Traders were a little scared yesterday as the US-China trade tensions ticked higher, so stocks in Europe as well as the US finished lower.
This week we saw the US add 28 Chinese companies to the Entity List, which didn’t go down well in Beijing, and the Chinese ministry of commerce called on the US to remove sanctions on Chinse firms. The Chinese government said to ‘stay tuned’ as it was preparing its retaliation against the US.
At the start of the week, Beijing made it clear they won’t be compromising on industrial policy or government subsidies. Liu He, China’s vice premier, will be leading the next round of trade discussions, but he will not carry the ‘special envoy’ title. The US government has put visa restrictions on Chinese officials as a response to China’s treatment of the muslim community in Xinjiang. Beijing called on the US to keep out of Chinese internal affairs, which put pressure on stocks in Asia. When you add that to the mix, you can see why traders aren’t overly optimistic for the trade talks that will take place tomorrow. Its’s not a great sign that tensions are already creeping up in advance of the negotiations, but at least they are going ahead.
Continuing the theme of tough talks, the UK-EU relationship took a bit of a knock yesterday as Chancellor Merkel said that a deal is ‘overwhelmingly unlikely’. From the British side, Mr Johnson said an agreement is ‘essentially impossible’ to obtain, which added negative to the sentiment surrounding sterling. Despite the fragile talks, Ireland’s Simon Coveney, reiterated the view that Dublin and Brussels are working hard to get a deal, but it can’t be struck at any cost.
Jerome Powell said the Fed will start expanding its balance sheet soon in a bid to improve lending conditions. The central banker made it clear that ‘this is not QE’, it is about liquidity. As far as interest rates go, the US central bank is still data dependent.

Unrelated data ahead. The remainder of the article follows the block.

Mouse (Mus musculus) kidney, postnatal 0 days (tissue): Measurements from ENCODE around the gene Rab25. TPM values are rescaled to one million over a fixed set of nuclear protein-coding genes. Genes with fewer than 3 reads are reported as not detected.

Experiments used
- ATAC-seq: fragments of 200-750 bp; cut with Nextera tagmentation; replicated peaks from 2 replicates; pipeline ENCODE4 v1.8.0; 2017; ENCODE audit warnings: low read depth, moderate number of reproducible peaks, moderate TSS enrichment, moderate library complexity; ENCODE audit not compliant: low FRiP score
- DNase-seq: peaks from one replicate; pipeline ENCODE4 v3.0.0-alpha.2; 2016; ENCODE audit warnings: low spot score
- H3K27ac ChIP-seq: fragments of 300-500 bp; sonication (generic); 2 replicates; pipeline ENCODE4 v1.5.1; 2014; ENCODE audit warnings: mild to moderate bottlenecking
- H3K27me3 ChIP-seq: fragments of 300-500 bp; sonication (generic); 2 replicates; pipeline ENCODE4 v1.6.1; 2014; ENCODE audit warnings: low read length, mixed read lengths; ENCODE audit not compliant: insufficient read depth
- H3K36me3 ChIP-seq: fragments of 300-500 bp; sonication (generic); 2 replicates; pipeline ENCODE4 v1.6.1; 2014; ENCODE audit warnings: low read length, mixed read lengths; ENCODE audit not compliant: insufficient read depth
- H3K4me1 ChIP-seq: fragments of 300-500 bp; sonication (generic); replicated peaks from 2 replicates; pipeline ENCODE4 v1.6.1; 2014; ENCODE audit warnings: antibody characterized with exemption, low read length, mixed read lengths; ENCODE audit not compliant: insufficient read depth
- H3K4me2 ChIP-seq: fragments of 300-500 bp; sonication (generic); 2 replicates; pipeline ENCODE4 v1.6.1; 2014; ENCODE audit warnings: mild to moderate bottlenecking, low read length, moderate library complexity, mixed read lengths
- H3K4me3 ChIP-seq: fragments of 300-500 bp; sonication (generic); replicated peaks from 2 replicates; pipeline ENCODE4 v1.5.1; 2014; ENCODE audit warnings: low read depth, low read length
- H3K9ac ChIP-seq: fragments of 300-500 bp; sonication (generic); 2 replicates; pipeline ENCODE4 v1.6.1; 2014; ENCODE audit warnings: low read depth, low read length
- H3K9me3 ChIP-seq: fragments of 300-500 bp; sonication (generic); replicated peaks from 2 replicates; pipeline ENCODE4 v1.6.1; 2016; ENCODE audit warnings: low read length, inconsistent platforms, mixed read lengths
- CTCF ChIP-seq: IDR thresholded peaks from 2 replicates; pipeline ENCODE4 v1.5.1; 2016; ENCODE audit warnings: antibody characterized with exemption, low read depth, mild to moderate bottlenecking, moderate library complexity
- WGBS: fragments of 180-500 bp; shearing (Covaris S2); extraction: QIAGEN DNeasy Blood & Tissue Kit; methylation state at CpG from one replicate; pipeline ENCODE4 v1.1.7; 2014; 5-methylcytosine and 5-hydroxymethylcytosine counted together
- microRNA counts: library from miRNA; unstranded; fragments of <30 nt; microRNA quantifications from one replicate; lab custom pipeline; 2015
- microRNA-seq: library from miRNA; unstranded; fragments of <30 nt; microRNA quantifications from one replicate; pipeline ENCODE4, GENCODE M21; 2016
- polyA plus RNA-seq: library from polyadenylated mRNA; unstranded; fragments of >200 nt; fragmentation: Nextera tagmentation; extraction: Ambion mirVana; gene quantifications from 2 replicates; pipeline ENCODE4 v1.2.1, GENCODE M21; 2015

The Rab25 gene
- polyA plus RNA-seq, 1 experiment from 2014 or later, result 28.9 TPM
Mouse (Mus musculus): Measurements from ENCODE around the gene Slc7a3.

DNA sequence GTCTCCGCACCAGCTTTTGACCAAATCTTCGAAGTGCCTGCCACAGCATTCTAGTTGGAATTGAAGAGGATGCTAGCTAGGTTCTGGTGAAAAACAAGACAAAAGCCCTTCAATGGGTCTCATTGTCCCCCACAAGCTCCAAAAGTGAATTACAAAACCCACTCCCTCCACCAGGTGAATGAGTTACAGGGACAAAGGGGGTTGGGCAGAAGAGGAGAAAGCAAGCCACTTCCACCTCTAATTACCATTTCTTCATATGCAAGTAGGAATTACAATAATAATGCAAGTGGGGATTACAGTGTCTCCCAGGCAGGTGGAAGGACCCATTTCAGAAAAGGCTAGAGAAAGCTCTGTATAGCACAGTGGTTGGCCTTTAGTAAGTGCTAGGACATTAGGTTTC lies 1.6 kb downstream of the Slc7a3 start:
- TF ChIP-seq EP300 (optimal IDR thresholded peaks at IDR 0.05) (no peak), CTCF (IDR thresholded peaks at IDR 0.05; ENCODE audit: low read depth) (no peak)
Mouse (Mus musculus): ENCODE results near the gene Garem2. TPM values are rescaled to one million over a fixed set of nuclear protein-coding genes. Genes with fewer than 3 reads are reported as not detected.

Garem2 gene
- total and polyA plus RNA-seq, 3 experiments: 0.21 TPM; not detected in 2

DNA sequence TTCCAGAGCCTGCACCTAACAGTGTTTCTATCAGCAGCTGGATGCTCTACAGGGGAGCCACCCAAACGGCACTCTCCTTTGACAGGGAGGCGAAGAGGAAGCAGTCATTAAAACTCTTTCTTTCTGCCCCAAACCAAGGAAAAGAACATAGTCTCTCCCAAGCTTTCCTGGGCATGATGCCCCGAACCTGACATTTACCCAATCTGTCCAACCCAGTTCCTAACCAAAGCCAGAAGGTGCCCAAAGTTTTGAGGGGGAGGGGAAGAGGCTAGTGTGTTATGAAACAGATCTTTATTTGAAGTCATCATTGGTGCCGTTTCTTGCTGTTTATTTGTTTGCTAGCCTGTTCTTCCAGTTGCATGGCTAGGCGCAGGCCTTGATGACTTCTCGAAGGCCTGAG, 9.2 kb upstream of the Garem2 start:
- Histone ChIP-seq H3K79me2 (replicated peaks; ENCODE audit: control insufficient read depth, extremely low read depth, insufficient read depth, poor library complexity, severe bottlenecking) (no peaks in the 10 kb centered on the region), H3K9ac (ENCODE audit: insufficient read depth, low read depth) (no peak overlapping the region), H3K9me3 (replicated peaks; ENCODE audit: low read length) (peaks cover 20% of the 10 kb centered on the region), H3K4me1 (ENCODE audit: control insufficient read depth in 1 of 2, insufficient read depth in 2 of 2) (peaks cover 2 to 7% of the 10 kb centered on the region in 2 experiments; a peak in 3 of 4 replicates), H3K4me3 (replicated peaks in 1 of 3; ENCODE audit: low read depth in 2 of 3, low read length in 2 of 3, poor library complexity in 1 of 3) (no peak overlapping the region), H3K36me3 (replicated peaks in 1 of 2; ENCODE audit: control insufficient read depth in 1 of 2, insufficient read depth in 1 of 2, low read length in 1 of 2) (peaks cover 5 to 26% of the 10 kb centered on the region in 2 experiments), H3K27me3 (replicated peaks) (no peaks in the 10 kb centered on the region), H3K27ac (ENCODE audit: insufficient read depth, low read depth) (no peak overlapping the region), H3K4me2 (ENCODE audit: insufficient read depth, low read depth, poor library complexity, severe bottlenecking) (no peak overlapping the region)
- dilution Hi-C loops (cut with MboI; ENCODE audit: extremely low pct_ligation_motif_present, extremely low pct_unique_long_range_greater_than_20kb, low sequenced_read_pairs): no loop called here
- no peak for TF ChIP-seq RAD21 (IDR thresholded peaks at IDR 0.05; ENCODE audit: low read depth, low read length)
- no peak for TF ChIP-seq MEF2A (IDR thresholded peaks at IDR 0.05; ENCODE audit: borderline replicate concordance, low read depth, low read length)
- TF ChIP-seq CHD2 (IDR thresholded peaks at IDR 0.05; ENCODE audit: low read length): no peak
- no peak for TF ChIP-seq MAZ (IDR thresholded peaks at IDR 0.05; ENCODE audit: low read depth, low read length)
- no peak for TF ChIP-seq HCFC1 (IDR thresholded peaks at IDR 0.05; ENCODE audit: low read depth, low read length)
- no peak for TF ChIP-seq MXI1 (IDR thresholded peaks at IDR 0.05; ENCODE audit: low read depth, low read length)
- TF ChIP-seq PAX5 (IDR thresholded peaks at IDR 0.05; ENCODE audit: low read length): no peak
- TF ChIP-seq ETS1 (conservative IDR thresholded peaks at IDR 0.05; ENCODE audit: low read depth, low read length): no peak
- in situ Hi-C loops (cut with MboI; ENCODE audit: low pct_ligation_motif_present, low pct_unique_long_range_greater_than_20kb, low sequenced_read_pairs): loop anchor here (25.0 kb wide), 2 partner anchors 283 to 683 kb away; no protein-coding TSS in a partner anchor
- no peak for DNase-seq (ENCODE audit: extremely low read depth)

Last week there were concerns about the health of the global economy, so yesterday’s mixed economic data didn’t do much to dispel those worries. German industrial orders increased by 0.3% on a monthly basis, which was much better than the 0.1% decline that traders were expecting. The July report was revised from -0.6% to -0.4%, which is a positive step too. The figures were promising, but major concerns about the German economy still exist.
In the US, headline PPI dropped to 1.4% from 1.8%, while the core reading declined from 2.3% to 2%. The core update is deemed to be a better gauge of underlying demand, so it is obvious it’s falling. If demand at the factory level is dwindling, it could be a sign that CPI will slide too, which could increase chatter the Fed should lower rates.
At 3pm (UK time) the US JOLTS update will be released, and economists are expecting 7.19 million, which would be a slight drop from the 7.21 million in July.
The Energy Information Administration update is expected to show that US oil inventories increased by 2.6 million barrels, while gasoline stockpiles are tipped to fall by 263,000 barrels.
EUR/USD – remains in the wider bearish trend, and if the negative move continues it might target 1.0800. A snap back might encounter resistance in the 1.1100 area.
GBP/USD – has been pushing lower for over two weeks, and if it holds below the 50-day moving average at 1.2254 could pave the way for 1.2000 to be retested. A move to the upside side might bring 1.2400 into play.
EUR/GBP – while it holds above the 200-day moving average at 0.8832 the outlook should remain bullish, and 0.9100 might act as resistance. A break below 0.8786, might put 0.8724 on the radar.
USD/JPY – since mid-September it has turned lower, and a break below 106.48 could pave the way for 106.00 to be retested. 108.47 might act as resistance to a positive move.
Disclaimer: CMC Markets is an execution-only service provider. The material (whether or not it states any opinions) is for general information purposes only, and does not take into account your personal circumstances or objectives. Nothing in this material is (or should be considered to be) financial, investment or other advice on which reliance should be placed. No opinion given in the material constitutes a recommendation by CMC Markets or the author that any particular investment, security, transaction or investment strategy is suitable for any specific person. The material has not been prepared in accordance with legal requirements designed to promote the independence of investment research. Although we are not specifically prevented from dealing before providing this material, we do not seek to take advantage of the material prior to its dissemination.